The Tribunal considered the Crown’s submission that the Act can constitute a ‘barrier’ to decision-making in respect of utilisation. Although the Tribunal determined that the flexibility of discretions vested in the court in respect of its protective supervisory functions could support such a proposition, without empirical evidence, the actual position remains unknown (p 281 and 288). The Tribunal considered that in this situation, where significant Māori Treaty rights are at stake, the Crown has to ensure that its legislative reform is based on definite fact, not conjecture (p 280).

The Act confirms that the Māori Land Court has the same powers as the High Court in respect of the trusts it has jurisdiction over, regardless of whether those powers were statutory, or inherent, or existed by operation of any rule of law (s 237). The Tribunal considered the Bill’s absence of the specific reference to inherent powers in cl 305 means it is highly likely that it will be interpreted as having purposefully been omitted, intending that the Māori Land Court should not be able to exercise anything other than explicit statutory powers in respect of trusts (p 318). The Crown provided no logical reason for the removal of that jurisdiction and they considered that the reduction of the Court’s equitable relief powers to be inconsistent with Treaty duties on the Crown of providing a court of relief for Māori landowners (pp 318–319). The purpose of the Bill is said to be to remove ‘barriers’ to decision-making in respect of the utilisation of Māori land; however, the Tribunal found that there is no evidence that suggests that the court’s power to grant equitable relief causes any ‘barrier’ to that decision-making process (p 319). Importantly, the ability to grant equitable relief appears to remain available to the Court under cl 375, which expressly allows the Court to make an order for equitable relief if it is satisfied that the order is necessary to achieve a just outcome; and any other available relief is insufficient to achieve a just outcome. This power applies irrespective of the Act the Court is exercising jurisdiction under (cl 375).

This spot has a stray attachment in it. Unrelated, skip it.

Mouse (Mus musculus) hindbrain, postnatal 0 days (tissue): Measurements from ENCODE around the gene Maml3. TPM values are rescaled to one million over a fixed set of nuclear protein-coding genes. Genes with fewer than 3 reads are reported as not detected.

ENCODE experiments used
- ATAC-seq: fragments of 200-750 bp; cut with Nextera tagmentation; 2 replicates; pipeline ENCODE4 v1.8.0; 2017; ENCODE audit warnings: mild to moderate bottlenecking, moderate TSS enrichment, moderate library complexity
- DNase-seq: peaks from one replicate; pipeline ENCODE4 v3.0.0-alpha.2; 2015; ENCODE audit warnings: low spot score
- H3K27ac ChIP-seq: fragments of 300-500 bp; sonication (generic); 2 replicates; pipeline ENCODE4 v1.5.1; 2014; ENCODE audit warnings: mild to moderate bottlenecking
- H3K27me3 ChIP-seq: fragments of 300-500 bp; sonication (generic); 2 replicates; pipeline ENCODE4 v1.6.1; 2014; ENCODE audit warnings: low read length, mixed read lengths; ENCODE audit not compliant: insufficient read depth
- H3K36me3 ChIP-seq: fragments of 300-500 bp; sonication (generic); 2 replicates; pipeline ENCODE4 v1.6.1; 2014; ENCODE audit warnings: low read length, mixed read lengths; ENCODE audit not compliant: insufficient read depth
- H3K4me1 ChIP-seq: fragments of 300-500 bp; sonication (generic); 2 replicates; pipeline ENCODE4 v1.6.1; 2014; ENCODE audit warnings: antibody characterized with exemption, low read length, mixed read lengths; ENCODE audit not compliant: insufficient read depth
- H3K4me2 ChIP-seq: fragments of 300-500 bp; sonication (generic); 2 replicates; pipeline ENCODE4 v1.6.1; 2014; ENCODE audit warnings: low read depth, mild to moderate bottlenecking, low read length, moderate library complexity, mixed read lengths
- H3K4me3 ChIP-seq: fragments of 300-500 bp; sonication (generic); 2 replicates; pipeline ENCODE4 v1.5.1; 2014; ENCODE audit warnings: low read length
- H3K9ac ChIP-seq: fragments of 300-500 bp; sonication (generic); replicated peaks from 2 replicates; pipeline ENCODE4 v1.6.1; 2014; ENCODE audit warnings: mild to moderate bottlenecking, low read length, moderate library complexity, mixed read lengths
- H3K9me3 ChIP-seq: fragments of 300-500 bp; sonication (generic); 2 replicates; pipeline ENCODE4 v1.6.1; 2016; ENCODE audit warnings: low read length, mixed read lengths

Overall the supervisory powers of the Court have been reduced significantly to situations after the fact. That is that after governance bodies have been appointed and problems occur, the Court will provide an ambulance at the bottom of the cliff (p 346). Although the Court will still have significant discretionary powers in the event of disaster or mishap, it is not clear that the Court can require kaitiaki (as company directors) to act in accordance with tikanga or place proper weight on the land under their control as being taonga tuku iho (p 346). Nonetheless, Māori owners will have to rely on the Māori Land Court because the High Court remains difficult to access and there is the additional possibility of an award of costs (p 346). The removal of Court’s power to grant equitable remedies under the new Bill is not consistent with the principle of active protection, and the Waitangi Tribunal found that Māori will be prejudiced if they cannot obtain the same remedies from the Court in future as they can at present (p 346). Importantly, the Tribunal concluded that Treaty principles do not require any one particular form of protective mechanism, so long as the Crown’s duty of active protection is provided for in a form that is effective and is acceptable to Māori (p 343). However, before the current protective powers of the court can be removed, properly-informed, broad-based support from Māori would be essential. The reforms will be Treaty compliant only if Māori agree to them (p 343).


[1] Te Ture Whenua Māori Act 1993 Review Panel Discussion Document, March 2014.

[2] Te Puni Kōkiri Discussion Document: Te Ture Whenua Maori Act 1993 Review Panel (March 2013) at 5; Christopher Finlayson “Te Ture Whenua Maori Act review announced” (3 June 2012) New Zealand Government official website <www.behive.govt.nz>.

[3] Te Ture Whenua Māori Act 1993 Review Panel Report, Poutū-te-rangi 2014.

[4] Te Tari o te Kaiwhakawā Matua o te Kooti Whenua Māori: Te Ture Whenua Māori Bill Submission of the Judges of the Māori Land Court 7 August 2015, at [273].

[5] Te Ture Whenua Māori Act 1993 Review Panel Report, Poutū-te-rangi 2014 at 17, 21, 22, and 32.

[6] Māori Agribusiness in New Zealand: A Study of the Māori Freehold Land Resource, Ministry of Agriculture and Forestry (2011) at iv.

[7] Owner Aspirations Regarding Utilisation of Māori Land, Te Puni Kokiri (2011).

[8] Te Tari o te Kaiwhakawā Matua o te Kooti Whenua Māori: Te Ture Whenua Māori Bill Submission of the Judges of the Māori Land Court 7 August 2015, at [256]; 280.

[9] Te Tari o te Kaiwhakawā Matua o te Kooti Whenua Māori: Te Ture Whenua Māori Bill Submission of the Judges of the Māori Land Court 7 August 2015, at [257]; 280.